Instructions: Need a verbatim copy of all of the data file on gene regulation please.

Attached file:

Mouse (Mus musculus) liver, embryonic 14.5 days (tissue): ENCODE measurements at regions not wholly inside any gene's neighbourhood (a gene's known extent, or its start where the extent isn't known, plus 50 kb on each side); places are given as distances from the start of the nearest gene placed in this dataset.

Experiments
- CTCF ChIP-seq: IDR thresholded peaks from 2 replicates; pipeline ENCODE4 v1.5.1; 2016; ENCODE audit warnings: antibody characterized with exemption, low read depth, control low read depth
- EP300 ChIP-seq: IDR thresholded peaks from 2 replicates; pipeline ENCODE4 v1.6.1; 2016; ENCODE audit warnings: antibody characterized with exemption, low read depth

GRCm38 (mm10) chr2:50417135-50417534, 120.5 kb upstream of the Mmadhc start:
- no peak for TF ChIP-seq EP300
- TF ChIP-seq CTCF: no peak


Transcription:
Mouse (Mus musculus) liver, embryonic 14.5 days (tissue): ENCODE measurements at regions not wholly inside any gene's neighbourhood (a gene's known extent, or its start where the extent isn't known, plus 50 kb on each side); places are given as distances from the start of the nearest gene placed in this dataset.

Experiments
- CTCF ChIP-seq: IDR thresholded peaks from 2 replicates; pipeline ENCODE4 v1.5.1; 2016; ENCODE audit warnings: antibody characterized with exemption, low read depth, control low read depth
- EP300 ChIP-seq: IDR thresholded peaks from 2 replicates; pipeline ENCODE4 v1.6.1; 2016; ENCODE audit warnings: antibody characterized with exemption, low read depth

GRCm38 (mm10) chr2:50417135-50417534, 120.5 kb upstream of the Mmadhc start:
- no peak for TF ChIP-seq EP300
- TF ChIP-seq CTCF: no peak